Advertisement

Occurrence of Personal Care Products and Transformation Processes in Chlorinated Waters

  • Mariana M. de Oliveira e Sá
  • Margarida S. Miranda
  • Joaquim C. G. Esteves da SilvaEmail author
Chapter
Part of the The Handbook of Environmental Chemistry book series (HEC, volume 36)

Abstract

Personal care products (PCPs) have been found in surface water, wastewater, tap water, and swimming pool water. The chlorine used in the disinfection process of water reacts with these compounds generating chlorinated byproducts that may possess enhanced toxicity.

In the case of swimming pool water chlorine also reacts with organic material released by swimmers such as amino acids and other nitrogen compounds yielding chlorinated compounds. Besides this organic material, sunscreen cosmetics used by swimmers are also released into pool water and react with chlorine. UV-Filters 2-ethylhexyl-p-dimethylaminobenzoate (EHDPABA), benzophenone-3 (BP-3), benzophenone-4 (BP-4), 2-ethylhexyl-4-methoxycinnamate (EHMC), and 4-tert-butyl-4′-methoxy-dibenzoylmethane (BDM) are known to suffer an electrophilic aromatic substitution of one or two atoms of hydrogen per one or two chlorine atoms leading to mono- and di-chlorinated byproducts. It has also been observed the presence of halobenzoquinones (HBQs) in pool water that results from the chlorination of UV-filters such as BDM, octocrylene, and terephthalilidene dicamphor sulfonic acid. The chlorination of some parabens has also been studied. It is known that some of the formed chlorinated byproducts are genotoxic. In this chapter we present a review on the work done so far to determine the stability of PCPs in chlorinated water and to identify the chlorinated byproducts.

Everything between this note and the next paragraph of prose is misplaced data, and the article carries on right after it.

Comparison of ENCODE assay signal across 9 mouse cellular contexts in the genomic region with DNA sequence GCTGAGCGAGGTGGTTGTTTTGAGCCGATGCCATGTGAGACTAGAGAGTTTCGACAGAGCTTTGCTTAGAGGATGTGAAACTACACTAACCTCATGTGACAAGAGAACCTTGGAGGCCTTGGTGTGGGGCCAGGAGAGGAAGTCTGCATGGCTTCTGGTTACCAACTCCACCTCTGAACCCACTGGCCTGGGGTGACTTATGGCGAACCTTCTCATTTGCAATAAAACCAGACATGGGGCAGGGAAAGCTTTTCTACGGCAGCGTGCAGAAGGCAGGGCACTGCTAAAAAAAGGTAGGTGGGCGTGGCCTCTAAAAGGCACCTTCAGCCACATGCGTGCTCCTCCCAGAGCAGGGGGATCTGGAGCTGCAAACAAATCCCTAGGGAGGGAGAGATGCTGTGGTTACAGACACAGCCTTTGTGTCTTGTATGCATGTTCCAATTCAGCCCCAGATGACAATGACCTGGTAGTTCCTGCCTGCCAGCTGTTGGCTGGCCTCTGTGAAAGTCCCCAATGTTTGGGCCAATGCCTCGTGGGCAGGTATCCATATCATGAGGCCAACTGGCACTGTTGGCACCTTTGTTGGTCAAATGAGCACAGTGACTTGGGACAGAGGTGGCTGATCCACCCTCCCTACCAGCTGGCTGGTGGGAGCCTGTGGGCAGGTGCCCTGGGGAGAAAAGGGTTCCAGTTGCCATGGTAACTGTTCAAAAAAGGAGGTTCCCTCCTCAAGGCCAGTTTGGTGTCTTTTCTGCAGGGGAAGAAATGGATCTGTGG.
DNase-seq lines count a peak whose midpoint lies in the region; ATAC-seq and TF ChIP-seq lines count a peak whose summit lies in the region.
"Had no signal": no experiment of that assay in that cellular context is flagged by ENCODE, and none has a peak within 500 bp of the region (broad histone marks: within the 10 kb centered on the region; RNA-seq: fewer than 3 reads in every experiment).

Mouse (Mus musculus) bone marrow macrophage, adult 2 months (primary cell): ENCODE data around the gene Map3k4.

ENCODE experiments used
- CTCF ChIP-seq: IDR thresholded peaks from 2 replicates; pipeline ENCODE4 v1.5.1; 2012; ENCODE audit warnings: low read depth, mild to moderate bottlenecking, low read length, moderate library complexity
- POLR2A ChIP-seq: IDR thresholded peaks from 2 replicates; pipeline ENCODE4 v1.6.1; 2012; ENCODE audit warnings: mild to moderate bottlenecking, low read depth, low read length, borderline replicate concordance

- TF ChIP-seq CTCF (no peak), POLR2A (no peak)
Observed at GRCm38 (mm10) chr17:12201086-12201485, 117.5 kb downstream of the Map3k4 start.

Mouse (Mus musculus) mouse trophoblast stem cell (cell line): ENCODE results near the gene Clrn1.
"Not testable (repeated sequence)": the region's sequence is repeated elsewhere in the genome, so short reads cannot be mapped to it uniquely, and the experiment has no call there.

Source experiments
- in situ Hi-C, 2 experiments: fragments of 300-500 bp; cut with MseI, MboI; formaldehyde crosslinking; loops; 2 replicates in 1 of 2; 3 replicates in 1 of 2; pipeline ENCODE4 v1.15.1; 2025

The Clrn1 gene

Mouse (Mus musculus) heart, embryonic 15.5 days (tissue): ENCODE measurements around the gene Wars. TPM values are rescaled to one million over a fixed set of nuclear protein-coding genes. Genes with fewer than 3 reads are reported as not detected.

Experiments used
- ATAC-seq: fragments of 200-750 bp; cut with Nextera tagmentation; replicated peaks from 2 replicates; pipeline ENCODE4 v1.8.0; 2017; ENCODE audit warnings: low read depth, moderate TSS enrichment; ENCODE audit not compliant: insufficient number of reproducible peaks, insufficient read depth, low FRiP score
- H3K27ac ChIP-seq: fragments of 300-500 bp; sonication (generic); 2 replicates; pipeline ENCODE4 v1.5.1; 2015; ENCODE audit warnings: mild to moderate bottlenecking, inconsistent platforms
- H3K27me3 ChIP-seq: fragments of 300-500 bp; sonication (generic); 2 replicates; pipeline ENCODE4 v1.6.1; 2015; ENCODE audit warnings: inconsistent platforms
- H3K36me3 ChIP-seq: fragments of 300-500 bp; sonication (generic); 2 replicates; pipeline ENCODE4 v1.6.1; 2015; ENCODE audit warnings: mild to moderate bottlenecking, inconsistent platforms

Keywords

Chlorinated byproducts Chlorination Personal care products UV-filters 

References

  1. 1.
    Poiger T, Buser H-R, Balmer ME et al (2004) Occurrence of UV filter compounds from sunscreens in surface waters: regional mass balance in two Swiss lakes. Chemosphere 55:951–963CrossRefGoogle Scholar
  2. 2.
    Giokas DL, Sakkas VA, Albanis TA (2004) Determination of residues of UV-filters in natural waters by solid-phase extraction coupled to liquid chromatography-photodiode array detection and gas chromatography–mass spectrometry. J Chromatogr A 1026:289–293CrossRefGoogle Scholar
  3. 3.
    Sui Q, Huang J, Deng S et al (2011) Seasonal variation in the occurrence and removal of pharmaceuticals and personal care products in different biological wastewater treatment processes. Environ Sci Technol 45:3341–3348CrossRefGoogle Scholar
  4. 4.
    Westerhoff P, Yoon Y, Snyder S, Wert E (2005) Fate of endocrine-disruptor, pharmaceutical, and personal care product chemicals during simulated drinking water treatment processes. Environ Sci Technol 39:6649–6663CrossRefGoogle Scholar
  5. 5.
    Onesios KM, Yu JT, Bouwer EJ (2009) Biodegradation and removal of pharmaceuticals and personal care products in treatment systems: a review. Biodegradation 20:441–466CrossRefGoogle Scholar
  6. 6.
    Lakind JS (2010) The good, the bad, and the volatile: can we have both healthy pools and healthy people? Environ Sci Technol 44:3205–3210CrossRefGoogle Scholar
  7. 7.
    Santos AJ, Miranda MS, Esteves da Silva JCG (2012) The degradation products of UV-filters in aqueous and chlorinated aqueous solutions. Water Res 46:3167–3176CrossRefGoogle Scholar
  8. 8.